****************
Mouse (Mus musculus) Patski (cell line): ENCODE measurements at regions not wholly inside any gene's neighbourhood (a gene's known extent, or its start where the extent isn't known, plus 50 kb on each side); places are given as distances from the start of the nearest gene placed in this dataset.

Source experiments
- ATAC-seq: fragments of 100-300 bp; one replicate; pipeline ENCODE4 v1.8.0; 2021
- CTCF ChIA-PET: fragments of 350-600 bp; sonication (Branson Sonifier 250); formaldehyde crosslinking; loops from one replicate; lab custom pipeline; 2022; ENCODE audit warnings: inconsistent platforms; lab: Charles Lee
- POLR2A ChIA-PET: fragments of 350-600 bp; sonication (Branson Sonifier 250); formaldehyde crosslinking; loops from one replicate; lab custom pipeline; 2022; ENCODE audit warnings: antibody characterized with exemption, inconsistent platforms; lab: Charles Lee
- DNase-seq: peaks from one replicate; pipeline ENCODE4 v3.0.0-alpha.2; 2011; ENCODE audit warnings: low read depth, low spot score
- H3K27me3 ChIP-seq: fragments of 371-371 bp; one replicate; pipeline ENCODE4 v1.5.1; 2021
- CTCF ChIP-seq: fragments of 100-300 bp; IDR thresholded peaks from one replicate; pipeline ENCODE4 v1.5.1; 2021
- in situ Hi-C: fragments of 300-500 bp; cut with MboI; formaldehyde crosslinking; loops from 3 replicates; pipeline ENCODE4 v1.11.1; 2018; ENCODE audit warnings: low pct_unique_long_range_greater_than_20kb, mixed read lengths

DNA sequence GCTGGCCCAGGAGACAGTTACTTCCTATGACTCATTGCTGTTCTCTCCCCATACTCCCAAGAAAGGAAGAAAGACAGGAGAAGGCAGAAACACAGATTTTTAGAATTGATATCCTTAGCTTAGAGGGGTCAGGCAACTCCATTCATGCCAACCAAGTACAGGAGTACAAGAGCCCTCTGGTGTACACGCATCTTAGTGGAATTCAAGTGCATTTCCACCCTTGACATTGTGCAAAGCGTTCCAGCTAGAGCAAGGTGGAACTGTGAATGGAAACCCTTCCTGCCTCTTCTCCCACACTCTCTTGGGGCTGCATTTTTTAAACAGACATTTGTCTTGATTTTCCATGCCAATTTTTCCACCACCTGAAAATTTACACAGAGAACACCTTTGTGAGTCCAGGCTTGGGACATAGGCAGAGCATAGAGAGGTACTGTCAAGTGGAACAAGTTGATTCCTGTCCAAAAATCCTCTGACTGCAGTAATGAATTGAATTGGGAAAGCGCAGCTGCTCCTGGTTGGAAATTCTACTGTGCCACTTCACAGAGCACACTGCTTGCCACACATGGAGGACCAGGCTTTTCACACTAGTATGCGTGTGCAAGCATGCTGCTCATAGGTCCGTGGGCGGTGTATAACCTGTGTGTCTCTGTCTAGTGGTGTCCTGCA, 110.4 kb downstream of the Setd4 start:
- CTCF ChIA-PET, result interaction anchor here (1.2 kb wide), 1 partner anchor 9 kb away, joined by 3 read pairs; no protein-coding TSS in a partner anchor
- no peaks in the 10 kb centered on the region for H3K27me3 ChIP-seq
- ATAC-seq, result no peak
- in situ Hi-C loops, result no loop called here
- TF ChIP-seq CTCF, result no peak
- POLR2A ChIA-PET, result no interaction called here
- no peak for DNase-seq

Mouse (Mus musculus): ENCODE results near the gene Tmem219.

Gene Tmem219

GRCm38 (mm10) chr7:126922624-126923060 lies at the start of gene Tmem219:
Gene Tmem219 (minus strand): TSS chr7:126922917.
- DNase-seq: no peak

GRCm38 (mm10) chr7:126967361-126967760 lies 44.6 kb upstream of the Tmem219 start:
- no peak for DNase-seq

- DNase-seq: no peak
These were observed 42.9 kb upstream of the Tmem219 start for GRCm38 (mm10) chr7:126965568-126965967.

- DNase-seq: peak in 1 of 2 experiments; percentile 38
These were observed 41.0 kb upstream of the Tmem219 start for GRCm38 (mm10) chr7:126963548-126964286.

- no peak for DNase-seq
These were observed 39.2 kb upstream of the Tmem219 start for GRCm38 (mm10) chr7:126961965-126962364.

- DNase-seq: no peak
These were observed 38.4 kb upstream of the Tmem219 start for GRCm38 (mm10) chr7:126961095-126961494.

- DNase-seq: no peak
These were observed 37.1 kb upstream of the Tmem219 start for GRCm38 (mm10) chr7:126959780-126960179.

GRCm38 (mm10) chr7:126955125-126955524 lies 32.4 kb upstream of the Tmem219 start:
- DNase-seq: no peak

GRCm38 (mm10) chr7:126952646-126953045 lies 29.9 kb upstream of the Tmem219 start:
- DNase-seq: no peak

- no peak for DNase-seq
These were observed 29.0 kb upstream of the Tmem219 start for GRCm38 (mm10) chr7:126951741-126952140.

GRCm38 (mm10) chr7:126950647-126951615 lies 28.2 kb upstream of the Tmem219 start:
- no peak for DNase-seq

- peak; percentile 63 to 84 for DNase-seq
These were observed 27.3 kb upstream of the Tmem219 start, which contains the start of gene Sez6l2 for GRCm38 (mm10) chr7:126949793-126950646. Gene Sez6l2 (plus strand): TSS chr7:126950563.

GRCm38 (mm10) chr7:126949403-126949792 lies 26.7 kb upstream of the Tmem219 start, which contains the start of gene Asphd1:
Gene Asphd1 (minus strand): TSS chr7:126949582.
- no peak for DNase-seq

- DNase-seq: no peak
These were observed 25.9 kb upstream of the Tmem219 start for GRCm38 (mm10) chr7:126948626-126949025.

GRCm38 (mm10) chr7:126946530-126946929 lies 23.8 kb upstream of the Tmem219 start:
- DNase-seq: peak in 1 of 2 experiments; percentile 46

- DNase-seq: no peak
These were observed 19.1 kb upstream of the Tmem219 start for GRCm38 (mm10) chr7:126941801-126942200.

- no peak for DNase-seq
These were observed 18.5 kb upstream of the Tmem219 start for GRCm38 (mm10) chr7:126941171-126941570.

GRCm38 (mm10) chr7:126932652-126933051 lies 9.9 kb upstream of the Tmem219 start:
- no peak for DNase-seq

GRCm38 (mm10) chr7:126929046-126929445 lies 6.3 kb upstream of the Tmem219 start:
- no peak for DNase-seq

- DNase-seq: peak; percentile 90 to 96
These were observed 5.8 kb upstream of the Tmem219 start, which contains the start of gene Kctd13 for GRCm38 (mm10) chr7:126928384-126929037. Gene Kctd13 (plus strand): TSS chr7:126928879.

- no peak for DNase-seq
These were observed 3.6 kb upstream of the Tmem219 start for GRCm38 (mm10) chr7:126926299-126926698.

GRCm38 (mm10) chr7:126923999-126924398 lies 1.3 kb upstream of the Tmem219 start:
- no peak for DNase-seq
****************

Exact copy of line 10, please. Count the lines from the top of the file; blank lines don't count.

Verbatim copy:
DNA sequence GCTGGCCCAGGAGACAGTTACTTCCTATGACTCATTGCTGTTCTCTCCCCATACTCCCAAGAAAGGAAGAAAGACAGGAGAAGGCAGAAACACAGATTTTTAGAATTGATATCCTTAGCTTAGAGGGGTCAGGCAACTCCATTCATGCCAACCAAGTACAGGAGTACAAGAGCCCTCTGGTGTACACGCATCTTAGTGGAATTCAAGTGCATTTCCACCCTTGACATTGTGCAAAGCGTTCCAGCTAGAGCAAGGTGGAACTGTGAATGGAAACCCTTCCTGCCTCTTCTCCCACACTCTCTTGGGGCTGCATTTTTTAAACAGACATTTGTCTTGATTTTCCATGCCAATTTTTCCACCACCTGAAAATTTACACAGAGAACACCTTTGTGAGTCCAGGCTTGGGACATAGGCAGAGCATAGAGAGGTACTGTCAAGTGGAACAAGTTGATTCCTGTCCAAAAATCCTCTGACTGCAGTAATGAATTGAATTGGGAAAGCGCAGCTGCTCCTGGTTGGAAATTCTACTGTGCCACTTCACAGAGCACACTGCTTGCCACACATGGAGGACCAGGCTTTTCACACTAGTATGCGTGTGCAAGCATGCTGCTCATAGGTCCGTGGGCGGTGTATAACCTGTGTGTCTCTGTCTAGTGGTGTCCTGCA, 110.4 kb downstream of the Setd4 start: